The Board of Education of Chicago have probably considered their policy only as affecting their own schools ; but those outside of the city have some times felt sorely embarrassed by the influence of their example. Only a short time since the Superintendent of Schools in one of our interior cities complained to us of the mischief Chicago was making with all attempts at advancement in his place. But now it is a cause of sincere congratulation by all friends of education in the West that her policy has changed.— Illinois Teacher.
AMERICAN WONDERS.—The greatest cataract in the world is the Falls of Niagara, where the water from the great Upper Lakes forms a river of three quarters of a mile in width, and then being suddenly contracted, plunges over the rocks in two columns to the depth of 170 feet each.
The greatest cave in the world is the Mammoth Cave in Kentucky, where any one can make a voyage on the waters of a subterranean river, and catch fish without eyes.
The greatest river in the world is the Mississippi, 4100 miles in length.
The largest valley in the world is the Valley of the Mississippi. It contains 500,000 square miles, and is one of the most fertile and profitable regions of the globe,
The largest lake in the world is Lake Superior, which is truly an inland sea, being 430 miles long, and 1000 feet deep.
The greatest natural bridge in the world is the natural bridge over Cedar Creek in Virginia. It extends across a chasm 80 feet in width and 250 feet in depth, at the bottom of which the creek flows.
The greatest mass of solid iron in the world is the Iron Mountain of Missouri. It is 350 feet high and two miles in circuit.
The largest number of whale-ships in the world is sent out by Nantucket and New Bedford.
The greatest grain port in the world is Chicago.
The largest single volume ever published is Webster's Unabridged Dictionary, an American work — the best of the langage - containing as much matter as six Family Bibles.
The largest aqueduct in the world is the Croton Aqueduct in New York. Its length is forty miles and a half, and it cost twelve and a half millions of dollars.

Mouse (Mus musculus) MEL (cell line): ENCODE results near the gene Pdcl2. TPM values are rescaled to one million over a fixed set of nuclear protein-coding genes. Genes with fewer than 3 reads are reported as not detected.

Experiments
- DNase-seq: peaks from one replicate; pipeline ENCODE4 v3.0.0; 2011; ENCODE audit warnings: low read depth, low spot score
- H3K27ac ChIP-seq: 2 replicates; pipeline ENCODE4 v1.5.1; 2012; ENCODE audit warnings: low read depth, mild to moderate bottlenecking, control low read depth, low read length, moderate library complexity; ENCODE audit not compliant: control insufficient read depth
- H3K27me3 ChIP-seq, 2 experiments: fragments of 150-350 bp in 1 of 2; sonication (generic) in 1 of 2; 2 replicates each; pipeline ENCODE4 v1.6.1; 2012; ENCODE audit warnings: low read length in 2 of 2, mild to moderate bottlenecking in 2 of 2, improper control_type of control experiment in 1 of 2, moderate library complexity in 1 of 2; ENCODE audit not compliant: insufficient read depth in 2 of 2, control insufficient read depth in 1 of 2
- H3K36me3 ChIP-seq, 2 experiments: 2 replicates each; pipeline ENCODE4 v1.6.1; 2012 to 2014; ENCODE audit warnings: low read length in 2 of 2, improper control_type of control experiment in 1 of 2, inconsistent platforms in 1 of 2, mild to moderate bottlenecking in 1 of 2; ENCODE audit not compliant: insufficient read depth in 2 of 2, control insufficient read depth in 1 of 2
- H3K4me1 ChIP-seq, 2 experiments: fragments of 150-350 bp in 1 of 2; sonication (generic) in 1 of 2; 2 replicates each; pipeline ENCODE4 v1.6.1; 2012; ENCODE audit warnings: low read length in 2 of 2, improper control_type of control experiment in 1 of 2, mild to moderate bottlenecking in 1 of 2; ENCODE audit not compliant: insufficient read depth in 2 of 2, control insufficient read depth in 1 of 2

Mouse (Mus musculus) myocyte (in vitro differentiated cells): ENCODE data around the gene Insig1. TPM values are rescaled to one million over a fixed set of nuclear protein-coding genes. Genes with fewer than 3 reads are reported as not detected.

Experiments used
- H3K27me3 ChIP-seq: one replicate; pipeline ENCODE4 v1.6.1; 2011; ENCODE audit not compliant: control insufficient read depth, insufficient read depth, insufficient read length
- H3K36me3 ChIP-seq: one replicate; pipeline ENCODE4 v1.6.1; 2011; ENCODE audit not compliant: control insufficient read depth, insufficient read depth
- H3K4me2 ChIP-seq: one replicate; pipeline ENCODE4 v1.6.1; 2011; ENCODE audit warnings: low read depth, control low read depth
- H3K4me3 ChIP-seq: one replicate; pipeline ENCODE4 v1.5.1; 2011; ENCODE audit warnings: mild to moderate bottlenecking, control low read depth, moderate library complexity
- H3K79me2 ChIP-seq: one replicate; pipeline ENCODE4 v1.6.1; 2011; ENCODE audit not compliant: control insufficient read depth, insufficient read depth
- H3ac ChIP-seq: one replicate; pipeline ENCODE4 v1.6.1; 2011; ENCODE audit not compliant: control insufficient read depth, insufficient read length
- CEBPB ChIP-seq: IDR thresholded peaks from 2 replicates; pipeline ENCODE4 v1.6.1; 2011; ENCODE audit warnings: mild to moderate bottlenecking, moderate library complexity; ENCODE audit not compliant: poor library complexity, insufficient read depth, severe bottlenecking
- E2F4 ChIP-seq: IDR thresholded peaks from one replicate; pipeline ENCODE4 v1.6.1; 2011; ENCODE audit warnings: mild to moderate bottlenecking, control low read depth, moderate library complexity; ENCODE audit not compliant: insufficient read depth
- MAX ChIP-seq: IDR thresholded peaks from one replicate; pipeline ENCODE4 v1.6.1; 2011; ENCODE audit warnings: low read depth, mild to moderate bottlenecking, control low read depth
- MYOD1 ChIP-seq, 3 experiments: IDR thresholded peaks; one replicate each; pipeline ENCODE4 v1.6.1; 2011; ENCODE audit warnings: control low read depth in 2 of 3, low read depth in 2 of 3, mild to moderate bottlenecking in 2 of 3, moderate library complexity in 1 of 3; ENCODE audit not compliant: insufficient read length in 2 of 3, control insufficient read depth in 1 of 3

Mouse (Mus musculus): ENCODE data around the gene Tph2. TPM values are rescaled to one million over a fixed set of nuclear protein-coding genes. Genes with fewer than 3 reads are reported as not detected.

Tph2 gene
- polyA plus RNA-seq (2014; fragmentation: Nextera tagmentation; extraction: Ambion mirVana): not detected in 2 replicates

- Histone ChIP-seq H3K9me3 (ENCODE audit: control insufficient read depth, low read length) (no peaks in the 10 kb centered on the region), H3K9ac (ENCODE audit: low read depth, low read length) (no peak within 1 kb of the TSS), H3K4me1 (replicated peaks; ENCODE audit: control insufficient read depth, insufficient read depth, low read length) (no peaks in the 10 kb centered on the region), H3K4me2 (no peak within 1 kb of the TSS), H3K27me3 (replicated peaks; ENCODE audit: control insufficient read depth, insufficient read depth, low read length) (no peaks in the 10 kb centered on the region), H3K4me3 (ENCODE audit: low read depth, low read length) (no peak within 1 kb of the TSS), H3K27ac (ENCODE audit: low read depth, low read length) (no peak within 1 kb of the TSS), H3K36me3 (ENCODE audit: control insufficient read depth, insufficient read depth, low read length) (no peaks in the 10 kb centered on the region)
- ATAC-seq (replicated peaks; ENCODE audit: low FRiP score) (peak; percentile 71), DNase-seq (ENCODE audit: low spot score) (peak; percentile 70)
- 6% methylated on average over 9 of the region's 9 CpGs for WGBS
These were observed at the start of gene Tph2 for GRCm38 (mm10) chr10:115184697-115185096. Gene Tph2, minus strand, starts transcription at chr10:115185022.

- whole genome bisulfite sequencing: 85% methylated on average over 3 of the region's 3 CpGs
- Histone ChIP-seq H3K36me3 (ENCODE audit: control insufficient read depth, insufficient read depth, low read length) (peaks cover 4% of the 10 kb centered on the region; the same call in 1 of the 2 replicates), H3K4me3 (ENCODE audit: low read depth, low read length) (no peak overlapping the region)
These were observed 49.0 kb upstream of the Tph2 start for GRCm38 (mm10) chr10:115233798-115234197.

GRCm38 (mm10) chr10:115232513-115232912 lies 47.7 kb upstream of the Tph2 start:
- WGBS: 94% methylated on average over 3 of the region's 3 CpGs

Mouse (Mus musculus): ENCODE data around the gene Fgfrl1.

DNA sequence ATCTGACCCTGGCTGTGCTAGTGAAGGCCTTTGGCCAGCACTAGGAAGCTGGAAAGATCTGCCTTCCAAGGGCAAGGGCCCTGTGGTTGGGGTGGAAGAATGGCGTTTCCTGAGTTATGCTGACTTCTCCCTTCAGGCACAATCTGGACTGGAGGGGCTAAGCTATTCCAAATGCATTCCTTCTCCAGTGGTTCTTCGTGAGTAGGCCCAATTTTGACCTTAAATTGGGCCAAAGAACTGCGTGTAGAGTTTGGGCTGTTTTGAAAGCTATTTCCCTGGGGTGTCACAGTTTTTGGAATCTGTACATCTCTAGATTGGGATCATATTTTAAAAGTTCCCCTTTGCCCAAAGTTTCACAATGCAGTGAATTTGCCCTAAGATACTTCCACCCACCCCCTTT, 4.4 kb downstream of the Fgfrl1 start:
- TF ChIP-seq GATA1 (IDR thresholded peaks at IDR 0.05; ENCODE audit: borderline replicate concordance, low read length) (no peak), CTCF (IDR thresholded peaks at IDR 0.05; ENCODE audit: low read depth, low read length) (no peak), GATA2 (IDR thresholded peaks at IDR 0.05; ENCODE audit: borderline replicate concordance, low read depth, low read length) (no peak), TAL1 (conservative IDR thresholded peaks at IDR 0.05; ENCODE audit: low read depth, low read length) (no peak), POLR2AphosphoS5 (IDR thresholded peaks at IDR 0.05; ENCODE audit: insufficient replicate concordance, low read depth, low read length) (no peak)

The largest deposits of anthracite coal in the world are in Pennsylvania — the mines of which supply the market with millions of tons annually, and appear to be inexhaustible.
All these, it may be observed are American “institutions.” In contemplation of them, who will not acknowledge that ours is a “ great country.”
MINUTES OF THE AMERICAN NORMAL-SCHOOL ASSOCIATION.
HARRISBURG, Pa., Aug. 15, 1865. Association assembled at 11 o'clock. On motion of W. D. Henkle, W. F. Phelps, of Minnesota, was elected President to serve till the arrival of Richard Edwards, the regular President, who was known to be in the city.
Mr. Phelps expressed the desire that hereafter the Associoation would be able to meet regularly. Messrs. Henkle and Wickersham explained that informal meetings had been held in Connecticut, New Hampshire and Illinois since the meeting in Buffalo in 1860, at which Mr. Wickersham had been elected Secretary.
On motion of J. P. Wickersham, a committee was appointed to revise the constitution preparatory to a reorganization. The Chair appointed J. P. Wickersham, D. B. Hagar, and E. A. Sheldon.
Mr. Sheldon then alluded to the interest that he felt in this Association. It was his first attendance. They were about to reorganize the Training School in Oswego, and he desired to learn all he could here before completing the reorganization.
On motion of W. D. Henkle, the revision committee were appointed to prepare business for the remaining sessions of the Association.
Mr. Edwards having arrived, made some remarks approving the above action, and on motion of Wickersham, he and the temporary Chairman were added to the revision committee.
Wickersham moved that the first topic for discussion in the afternoon be a Course of Study for Normal Schools, and that E. A. Sheldon open the discussion. Adopted.
On motion of Henkle, adjourned to meet at 2 o'clock P. M.
AFTERNOON SESSION. Committee reported, through its chairman, the former Constitution with a few slight changes. The report was adopted with some verbal alterations suggested by Henkle and Edwards.
Order of Business reported by same committee : 1. Appointment of Nominating Committee.
2. Course of Study and Training best adapted to subserve the purposes of Normal Schools.
3. The Domestic Arrangements necessary for the Students of Normal Schoo!s.
The discussion on Course of Study was opened by Mr. Sheldon. He stated the difficulties experienced in Oswego from the fact that pupils enter without sufficient scholastic instruction. In remodelling their course of study, they had inserted more scholastic instruction. The great work is to prepare persons to teach in the common schools of the State. To meet the cases of those not sufficiently acquainted with the elementary studies, a Preparatory Elementary Course had been adopted. He read from the manuscript of a forthcoming circular for the Oswego Training School, the reason for adopting this course, as well as the studies included in it. He then dilated at length on the other courses of siudy, including the High-School Course, to be pursued at the Oswego Training School, and answered questions proposed to him by W. F. Phelps, John S. Hart, and S. R. Thompson. Some of the questions suggested that the questioners did not believe that the students could complete the courses in the time allotted to them.